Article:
• There’s no malware – this is a malware-less attack, with no links or attachments for an AV or endpoint protection solution to spot. 
  • They leverage the power of the CEO – this is important. When the CEO says jump, generally people say how high? The fact that the request is coming from the CEO is usually sufficient motivation to make the recipient comply.
I can think of only two real ways to stop attacks like this:
  • Process – anytime a request is made to purchase something over a certain amount via email, a phone call should follow to verify the request. 
  • Education – users that continually go through security awareness training should spot this a mile away. The email details and the abnormality of the request are red flags to a user with an elevated security mindset. Users that step through security awareness training are educated on the scams run, tactics used, what to look for, and, generally, to maintain a state of vigilance when it comes to their interaction with email and the web.
This impersonation attack is simple but effective. Protect your organization by enabling your users to be the last line of defense in your security strategy before an attack like this hits.

CEO Fraud Prevention Manual Download

CEO fraud has ruined the careers of many executives and loyal employees. Don’t be next victim. This brand-new manual provides a thorough overview of how executives are compromised, how to prevent such an attack and what to do if you become a victim. Download at the KnowBe4 blog:

Monday, December 10, 2018

Infrastructure Organizations Beware

According to the 2018 Verizon Data Breach Investigations Report, 29.2% of reported breaches happen in industries considered infrastructure. These industries include utilities, transportation, healthcare and others that use operational technology systems.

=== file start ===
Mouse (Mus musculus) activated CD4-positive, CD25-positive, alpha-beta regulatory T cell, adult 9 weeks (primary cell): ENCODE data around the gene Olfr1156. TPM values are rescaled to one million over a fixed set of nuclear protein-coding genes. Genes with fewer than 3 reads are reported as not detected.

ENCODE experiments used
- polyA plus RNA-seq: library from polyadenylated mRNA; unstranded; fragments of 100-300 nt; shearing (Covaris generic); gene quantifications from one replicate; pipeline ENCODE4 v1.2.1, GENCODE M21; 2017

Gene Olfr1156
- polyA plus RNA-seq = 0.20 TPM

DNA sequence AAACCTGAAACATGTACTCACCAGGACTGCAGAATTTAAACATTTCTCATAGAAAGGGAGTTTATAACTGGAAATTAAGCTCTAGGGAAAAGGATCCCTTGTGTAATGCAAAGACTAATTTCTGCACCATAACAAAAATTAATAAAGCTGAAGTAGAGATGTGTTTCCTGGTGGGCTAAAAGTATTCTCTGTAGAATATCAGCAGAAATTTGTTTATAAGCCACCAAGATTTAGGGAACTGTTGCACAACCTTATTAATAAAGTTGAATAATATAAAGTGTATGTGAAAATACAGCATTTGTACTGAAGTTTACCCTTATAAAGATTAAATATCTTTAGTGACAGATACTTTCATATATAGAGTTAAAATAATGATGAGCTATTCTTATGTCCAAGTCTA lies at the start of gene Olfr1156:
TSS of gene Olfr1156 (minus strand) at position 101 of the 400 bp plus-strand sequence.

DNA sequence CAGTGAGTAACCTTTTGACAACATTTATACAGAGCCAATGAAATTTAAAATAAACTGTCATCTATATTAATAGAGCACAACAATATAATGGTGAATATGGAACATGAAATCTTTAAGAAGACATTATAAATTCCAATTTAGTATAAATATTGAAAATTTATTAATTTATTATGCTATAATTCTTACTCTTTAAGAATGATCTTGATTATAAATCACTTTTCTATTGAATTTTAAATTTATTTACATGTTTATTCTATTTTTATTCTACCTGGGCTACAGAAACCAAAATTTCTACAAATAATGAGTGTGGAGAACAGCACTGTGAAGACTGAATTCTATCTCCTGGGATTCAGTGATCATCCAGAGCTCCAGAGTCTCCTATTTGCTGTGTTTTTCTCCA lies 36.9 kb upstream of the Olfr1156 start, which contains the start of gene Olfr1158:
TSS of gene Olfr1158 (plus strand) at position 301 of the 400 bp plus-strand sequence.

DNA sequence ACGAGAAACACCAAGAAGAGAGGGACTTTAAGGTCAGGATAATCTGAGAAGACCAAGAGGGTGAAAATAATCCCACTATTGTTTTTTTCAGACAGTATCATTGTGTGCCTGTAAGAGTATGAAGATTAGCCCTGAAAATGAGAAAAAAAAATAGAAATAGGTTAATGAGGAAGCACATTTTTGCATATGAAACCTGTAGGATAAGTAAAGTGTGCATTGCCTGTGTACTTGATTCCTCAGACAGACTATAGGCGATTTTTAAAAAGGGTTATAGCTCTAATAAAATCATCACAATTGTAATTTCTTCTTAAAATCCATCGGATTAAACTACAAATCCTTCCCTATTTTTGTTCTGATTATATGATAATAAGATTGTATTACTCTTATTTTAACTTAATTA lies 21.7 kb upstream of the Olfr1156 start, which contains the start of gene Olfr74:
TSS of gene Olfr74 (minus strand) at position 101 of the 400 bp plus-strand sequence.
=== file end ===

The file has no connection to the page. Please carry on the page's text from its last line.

What can organizations that are considered infrastructure do to mitigate these risks? First, let’s take a look at what the risks are, and then how to secure your organization from them.

The first risk is the environment where the organization exists. If there is no inventory of the systems, a lack of security and a lack of understanding of what data is being used, the organization is at a major risk. In order to best combat this risk, one should start by gaining an understanding of overall security posture. If an organization is operating in multiple environments, pick a representative environment and apply what was learned to the other environments.

The second risk is patch management. This is self-explanatory, and its solution is as well. Patch your systems! Running outdated OT systems greatly increases the chance of a breach. Network Segmentation is the third risk, with many OT systems having connections between systems that should not be connected. In order to combat this, develop a plan for network segmentation, that way if one network is breached it is contained rather than spreading.

The fourth risk is the supply chain. It is very hard to control how organizations handle their data, which is why it is important to include security requirements when bringing on new systems, as well as continuing maintenance efforts within their vendor management programs. The fifth risk is a lack of a united front within the organization regarding security. To avoid this, one should foster cooperation and respect between the groups who address cyber threats. Training, communication and cooperation are key here.